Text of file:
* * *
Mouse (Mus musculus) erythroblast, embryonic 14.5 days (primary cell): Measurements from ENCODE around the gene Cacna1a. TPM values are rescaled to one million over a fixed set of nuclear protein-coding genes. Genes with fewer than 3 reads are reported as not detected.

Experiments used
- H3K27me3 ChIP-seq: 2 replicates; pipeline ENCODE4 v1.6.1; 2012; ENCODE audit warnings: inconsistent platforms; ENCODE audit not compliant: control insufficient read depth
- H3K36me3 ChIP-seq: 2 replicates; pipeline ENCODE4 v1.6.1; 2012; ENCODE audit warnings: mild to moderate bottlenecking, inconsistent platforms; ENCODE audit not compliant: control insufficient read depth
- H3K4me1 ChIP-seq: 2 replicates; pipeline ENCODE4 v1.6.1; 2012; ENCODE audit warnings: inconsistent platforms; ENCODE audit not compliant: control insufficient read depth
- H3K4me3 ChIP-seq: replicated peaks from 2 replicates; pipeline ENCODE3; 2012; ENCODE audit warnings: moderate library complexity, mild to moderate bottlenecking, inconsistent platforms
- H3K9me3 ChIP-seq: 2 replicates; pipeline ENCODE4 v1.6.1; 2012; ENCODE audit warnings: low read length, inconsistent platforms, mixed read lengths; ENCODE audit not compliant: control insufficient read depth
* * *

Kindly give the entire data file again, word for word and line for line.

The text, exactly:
Mouse (Mus musculus) erythroblast, embryonic 14.5 days (primary cell): Measurements from ENCODE around the gene Cacna1a. TPM values are rescaled to one million over a fixed set of nuclear protein-coding genes. Genes with fewer than 3 reads are reported as not detected.

Experiments used
- H3K27me3 ChIP-seq: 2 replicates; pipeline ENCODE4 v1.6.1; 2012; ENCODE audit warnings: inconsistent platforms; ENCODE audit not compliant: control insufficient read depth
- H3K36me3 ChIP-seq: 2 replicates; pipeline ENCODE4 v1.6.1; 2012; ENCODE audit warnings: mild to moderate bottlenecking, inconsistent platforms; ENCODE audit not compliant: control insufficient read depth
- H3K4me1 ChIP-seq: 2 replicates; pipeline ENCODE4 v1.6.1; 2012; ENCODE audit warnings: inconsistent platforms; ENCODE audit not compliant: control insufficient read depth
- H3K4me3 ChIP-seq: replicated peaks from 2 replicates; pipeline ENCODE3; 2012; ENCODE audit warnings: moderate library complexity, mild to moderate bottlenecking, inconsistent platforms
- H3K9me3 ChIP-seq: 2 replicates; pipeline ENCODE4 v1.6.1; 2012; ENCODE audit warnings: low read length, inconsistent platforms, mixed read lengths; ENCODE audit not compliant: control insufficient read depth